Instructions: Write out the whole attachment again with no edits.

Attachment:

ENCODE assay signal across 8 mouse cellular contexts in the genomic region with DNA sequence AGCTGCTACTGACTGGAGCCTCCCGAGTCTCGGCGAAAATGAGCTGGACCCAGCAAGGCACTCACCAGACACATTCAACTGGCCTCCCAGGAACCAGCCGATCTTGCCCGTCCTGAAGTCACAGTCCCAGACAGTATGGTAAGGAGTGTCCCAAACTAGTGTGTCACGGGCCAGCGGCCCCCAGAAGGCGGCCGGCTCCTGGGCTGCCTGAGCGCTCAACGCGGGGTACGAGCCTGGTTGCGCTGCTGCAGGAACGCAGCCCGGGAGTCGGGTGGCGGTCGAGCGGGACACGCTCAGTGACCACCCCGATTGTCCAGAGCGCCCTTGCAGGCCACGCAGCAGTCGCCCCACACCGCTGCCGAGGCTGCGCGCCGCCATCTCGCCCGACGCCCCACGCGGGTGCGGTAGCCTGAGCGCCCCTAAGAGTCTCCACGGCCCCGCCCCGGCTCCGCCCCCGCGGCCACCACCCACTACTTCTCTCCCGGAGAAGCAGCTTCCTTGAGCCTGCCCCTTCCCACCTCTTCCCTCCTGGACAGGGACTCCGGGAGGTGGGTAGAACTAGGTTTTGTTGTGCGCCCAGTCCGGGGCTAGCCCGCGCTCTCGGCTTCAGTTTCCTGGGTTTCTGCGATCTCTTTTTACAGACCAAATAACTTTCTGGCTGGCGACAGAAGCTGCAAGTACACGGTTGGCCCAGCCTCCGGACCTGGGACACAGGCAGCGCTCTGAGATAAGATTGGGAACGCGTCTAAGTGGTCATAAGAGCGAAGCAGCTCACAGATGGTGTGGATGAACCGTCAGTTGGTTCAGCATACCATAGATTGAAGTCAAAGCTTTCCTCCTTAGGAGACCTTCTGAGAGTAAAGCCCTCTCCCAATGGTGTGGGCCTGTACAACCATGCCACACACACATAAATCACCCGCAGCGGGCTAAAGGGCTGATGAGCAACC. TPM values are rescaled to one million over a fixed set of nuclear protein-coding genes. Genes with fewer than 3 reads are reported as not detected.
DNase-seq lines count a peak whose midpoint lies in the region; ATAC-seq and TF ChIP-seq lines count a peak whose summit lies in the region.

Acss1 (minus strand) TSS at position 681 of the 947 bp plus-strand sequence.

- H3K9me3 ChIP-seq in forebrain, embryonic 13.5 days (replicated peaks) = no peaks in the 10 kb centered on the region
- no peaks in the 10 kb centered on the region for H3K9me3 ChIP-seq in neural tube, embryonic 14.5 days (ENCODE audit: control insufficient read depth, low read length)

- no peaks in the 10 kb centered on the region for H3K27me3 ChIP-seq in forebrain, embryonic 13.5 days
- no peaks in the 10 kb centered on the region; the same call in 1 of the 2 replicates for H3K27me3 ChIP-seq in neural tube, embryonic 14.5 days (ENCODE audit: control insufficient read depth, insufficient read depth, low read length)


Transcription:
ENCODE assay signal across 8 mouse cellular contexts in the genomic region with DNA sequence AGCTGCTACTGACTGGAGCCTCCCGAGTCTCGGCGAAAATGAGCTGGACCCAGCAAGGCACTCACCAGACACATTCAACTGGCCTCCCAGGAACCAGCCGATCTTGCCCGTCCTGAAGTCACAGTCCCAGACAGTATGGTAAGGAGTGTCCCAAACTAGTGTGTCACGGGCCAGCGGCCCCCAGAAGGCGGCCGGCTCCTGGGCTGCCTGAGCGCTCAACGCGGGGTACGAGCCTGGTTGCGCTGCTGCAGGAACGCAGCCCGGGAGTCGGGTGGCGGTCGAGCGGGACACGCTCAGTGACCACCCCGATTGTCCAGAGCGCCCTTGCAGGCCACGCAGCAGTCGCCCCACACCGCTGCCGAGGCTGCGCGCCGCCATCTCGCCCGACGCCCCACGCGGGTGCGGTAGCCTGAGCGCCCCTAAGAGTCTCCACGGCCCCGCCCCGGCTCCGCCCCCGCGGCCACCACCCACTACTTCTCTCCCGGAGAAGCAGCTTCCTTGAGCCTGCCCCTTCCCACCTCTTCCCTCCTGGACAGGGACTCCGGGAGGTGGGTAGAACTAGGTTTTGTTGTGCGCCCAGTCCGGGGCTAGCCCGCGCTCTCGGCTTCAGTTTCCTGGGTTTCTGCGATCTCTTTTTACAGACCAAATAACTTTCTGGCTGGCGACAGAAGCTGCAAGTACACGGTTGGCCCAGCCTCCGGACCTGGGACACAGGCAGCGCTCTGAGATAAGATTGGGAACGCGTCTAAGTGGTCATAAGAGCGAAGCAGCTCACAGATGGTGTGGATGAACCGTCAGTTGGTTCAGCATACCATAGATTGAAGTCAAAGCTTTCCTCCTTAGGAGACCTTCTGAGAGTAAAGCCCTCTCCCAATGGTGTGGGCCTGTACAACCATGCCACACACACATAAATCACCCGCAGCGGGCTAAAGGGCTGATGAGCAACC. TPM values are rescaled to one million over a fixed set of nuclear protein-coding genes. Genes with fewer than 3 reads are reported as not detected.
DNase-seq lines count a peak whose midpoint lies in the region; ATAC-seq and TF ChIP-seq lines count a peak whose summit lies in the region.

Acss1 (minus strand) TSS at position 681 of the 947 bp plus-strand sequence.

- H3K9me3 ChIP-seq in forebrain, embryonic 13.5 days (replicated peaks) = no peaks in the 10 kb centered on the region
- no peaks in the 10 kb centered on the region for H3K9me3 ChIP-seq in neural tube, embryonic 14.5 days (ENCODE audit: control insufficient read depth, low read length)

- no peaks in the 10 kb centered on the region for H3K27me3 ChIP-seq in forebrain, embryonic 13.5 days
- no peaks in the 10 kb centered on the region; the same call in 1 of the 2 replicates for H3K27me3 ChIP-seq in neural tube, embryonic 14.5 days (ENCODE audit: control insufficient read depth, insufficient read depth, low read length)